In a recent post on his excellent blog Logic+Emotion, David Armano talks about the need to ‘unlearn’ what we take for granted and to look at things through others’ eyes. Although he was taking about B-school students unlearning what they had just been learning in class, the principle has broad general application.
Those others eyes might be a customer when you are thinking about designing the new customer experience (it is their experience after all), suppliers when you are thinking about improving the supply chain (they are doing the supplying) or colleagues when you are thinking about implementing your latest big idea (they are the ones that you are expecting to change).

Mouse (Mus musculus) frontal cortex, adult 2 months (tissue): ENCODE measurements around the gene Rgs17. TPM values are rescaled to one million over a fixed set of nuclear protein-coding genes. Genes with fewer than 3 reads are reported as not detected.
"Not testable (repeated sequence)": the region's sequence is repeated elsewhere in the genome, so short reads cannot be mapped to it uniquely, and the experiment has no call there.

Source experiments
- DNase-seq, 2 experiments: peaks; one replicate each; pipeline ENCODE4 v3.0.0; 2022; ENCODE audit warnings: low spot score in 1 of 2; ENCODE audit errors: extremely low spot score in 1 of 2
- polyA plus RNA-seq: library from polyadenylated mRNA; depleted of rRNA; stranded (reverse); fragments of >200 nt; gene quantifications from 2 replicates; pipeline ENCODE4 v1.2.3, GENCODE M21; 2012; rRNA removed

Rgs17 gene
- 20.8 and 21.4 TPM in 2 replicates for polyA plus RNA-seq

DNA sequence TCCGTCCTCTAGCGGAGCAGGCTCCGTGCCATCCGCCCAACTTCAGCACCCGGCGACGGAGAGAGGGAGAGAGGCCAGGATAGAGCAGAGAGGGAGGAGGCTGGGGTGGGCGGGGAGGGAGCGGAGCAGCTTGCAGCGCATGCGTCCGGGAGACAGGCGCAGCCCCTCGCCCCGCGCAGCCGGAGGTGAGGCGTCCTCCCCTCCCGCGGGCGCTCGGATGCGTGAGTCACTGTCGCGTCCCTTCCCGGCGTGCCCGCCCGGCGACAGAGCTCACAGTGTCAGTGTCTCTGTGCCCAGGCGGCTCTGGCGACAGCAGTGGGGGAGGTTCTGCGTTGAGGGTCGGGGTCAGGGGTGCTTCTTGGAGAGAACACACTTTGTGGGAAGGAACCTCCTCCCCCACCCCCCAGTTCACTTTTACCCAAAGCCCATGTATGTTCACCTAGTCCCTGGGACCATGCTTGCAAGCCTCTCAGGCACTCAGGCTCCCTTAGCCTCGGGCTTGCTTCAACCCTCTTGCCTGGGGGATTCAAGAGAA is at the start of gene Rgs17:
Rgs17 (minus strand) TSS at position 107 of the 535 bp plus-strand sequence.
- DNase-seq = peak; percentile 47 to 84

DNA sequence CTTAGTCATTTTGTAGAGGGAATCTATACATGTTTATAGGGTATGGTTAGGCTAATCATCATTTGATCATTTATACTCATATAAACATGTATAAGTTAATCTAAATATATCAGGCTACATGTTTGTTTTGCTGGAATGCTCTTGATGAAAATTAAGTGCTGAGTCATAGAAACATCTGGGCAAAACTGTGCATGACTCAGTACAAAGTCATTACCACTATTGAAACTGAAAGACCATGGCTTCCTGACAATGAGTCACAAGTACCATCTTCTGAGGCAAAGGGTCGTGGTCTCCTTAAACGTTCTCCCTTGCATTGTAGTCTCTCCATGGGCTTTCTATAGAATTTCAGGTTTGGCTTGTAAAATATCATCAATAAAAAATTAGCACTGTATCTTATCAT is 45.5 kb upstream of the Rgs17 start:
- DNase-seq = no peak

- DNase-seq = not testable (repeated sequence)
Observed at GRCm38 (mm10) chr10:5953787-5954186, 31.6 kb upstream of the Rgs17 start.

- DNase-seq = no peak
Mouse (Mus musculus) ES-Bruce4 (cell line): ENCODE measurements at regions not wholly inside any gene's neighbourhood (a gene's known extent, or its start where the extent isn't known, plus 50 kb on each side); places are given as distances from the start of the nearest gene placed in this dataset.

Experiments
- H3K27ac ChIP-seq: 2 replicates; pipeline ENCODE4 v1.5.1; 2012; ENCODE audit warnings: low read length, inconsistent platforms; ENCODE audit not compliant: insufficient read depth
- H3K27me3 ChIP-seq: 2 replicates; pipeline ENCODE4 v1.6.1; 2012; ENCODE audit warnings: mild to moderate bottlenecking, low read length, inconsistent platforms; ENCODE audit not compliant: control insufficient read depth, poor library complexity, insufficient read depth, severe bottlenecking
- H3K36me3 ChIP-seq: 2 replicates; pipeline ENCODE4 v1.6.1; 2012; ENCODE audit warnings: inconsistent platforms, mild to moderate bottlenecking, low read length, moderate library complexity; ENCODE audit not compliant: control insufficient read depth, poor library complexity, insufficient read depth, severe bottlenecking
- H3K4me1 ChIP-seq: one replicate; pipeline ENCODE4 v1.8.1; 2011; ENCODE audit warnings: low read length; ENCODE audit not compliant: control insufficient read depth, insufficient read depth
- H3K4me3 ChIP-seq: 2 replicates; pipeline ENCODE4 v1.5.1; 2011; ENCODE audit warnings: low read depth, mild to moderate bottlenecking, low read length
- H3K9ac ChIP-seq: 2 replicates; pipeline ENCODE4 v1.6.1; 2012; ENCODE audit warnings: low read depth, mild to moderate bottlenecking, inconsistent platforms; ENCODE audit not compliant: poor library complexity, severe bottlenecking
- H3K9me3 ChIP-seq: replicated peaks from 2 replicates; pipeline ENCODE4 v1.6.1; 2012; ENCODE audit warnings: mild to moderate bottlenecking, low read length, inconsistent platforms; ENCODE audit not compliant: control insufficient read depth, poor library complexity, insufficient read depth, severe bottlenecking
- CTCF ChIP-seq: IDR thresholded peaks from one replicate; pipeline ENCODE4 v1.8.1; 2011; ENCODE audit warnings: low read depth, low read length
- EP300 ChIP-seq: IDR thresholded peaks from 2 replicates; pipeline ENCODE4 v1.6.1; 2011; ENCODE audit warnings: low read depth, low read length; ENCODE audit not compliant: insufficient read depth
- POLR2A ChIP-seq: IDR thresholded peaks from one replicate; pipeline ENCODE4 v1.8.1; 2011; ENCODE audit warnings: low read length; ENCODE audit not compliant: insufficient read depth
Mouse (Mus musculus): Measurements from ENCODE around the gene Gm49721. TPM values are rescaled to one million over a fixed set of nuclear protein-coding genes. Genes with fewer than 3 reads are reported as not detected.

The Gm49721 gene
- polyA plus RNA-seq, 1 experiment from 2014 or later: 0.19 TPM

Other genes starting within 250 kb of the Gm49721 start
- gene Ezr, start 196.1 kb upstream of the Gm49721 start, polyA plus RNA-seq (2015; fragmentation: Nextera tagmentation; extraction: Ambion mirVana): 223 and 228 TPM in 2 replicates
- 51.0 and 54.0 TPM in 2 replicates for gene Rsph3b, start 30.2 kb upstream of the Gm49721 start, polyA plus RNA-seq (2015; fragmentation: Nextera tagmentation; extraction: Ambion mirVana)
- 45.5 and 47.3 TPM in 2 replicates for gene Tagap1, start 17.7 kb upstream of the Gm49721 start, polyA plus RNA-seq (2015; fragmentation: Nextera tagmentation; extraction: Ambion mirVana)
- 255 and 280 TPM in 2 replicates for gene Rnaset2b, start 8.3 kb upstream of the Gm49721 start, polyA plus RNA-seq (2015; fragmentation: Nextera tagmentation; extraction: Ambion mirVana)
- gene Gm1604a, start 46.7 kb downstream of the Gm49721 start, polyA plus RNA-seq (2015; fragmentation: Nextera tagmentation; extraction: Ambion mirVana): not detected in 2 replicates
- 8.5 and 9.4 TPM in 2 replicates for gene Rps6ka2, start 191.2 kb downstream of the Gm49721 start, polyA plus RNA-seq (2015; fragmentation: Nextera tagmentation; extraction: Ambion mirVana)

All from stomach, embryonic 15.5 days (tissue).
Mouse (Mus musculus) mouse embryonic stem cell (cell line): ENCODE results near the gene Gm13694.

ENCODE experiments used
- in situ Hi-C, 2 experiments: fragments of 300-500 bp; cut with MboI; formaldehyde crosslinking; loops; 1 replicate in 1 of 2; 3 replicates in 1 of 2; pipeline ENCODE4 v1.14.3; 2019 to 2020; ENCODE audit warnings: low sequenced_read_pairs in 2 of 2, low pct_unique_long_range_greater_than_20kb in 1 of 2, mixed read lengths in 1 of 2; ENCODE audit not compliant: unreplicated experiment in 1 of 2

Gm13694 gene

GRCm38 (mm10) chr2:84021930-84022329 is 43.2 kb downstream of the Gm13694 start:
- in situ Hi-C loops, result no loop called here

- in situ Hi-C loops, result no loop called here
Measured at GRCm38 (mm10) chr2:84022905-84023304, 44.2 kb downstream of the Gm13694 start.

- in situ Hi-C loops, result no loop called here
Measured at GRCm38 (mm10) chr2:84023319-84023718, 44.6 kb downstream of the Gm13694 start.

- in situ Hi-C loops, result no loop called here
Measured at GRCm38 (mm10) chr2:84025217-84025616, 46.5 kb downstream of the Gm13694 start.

The idea of taking diverse viewpoints has also been discussed in a couple of other recent postings: First by John Hagel in a blog posting on ‘Difference & Friction’ and then by Legg Mason’s Michael Mauboussin in an article on ‘The Importance of Diverse Thinking’. Hagel points out how diverse groups of intelligent problem solvers can outperform groups of the best individual problem-solvers, particularly when solving new and unusual problems. Mauboussin shows that people who have a little knowledge of a lot of different topics (the ‘foxes’) outperform people with a lot of knowledge about a few topics (the ‘hedgehogs’), particularly when deciding on the direction for a business.
All three postings highlight the importance of looking at things through different viewpoints, whether fomulating strategy, solving business problems or just day-to-day business.
What do you think? Is it best to be a fox or a hedgehog?. What type are you?
Post a comment and get the conversation going.